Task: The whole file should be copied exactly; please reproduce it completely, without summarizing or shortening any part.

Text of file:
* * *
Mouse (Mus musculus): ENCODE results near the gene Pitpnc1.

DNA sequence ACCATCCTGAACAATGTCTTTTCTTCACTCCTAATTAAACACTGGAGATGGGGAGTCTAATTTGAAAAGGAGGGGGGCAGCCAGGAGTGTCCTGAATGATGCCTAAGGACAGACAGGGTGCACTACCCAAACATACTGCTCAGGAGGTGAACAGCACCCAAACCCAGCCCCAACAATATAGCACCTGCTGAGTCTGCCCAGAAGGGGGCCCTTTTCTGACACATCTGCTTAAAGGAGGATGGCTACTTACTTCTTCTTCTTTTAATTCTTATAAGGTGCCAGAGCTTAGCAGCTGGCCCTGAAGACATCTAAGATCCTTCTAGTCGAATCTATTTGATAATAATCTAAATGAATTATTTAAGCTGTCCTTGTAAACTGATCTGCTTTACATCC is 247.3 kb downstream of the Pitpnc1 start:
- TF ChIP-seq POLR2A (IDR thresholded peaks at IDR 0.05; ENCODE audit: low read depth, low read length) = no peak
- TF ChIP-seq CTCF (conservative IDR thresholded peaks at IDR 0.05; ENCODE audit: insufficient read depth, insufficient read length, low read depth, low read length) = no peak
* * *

Mouse (Mus musculus): ENCODE results near the gene Pitpnc1.

DNA sequence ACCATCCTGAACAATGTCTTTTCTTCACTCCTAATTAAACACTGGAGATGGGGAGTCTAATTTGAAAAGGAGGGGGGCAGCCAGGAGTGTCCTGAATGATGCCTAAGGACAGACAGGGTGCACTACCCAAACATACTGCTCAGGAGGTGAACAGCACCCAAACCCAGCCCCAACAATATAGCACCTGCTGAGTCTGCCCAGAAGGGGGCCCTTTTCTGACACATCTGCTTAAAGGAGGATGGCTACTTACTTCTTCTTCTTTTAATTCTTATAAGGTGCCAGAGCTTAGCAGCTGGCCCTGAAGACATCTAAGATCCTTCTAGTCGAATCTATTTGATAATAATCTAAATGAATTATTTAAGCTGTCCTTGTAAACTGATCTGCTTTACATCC is 247.3 kb downstream of the Pitpnc1 start:
- TF ChIP-seq POLR2A (IDR thresholded peaks at IDR 0.05; ENCODE audit: low read depth, low read length) = no peak
- TF ChIP-seq CTCF (conservative IDR thresholded peaks at IDR 0.05; ENCODE audit: insufficient read depth, insufficient read length, low read depth, low read length) = no peak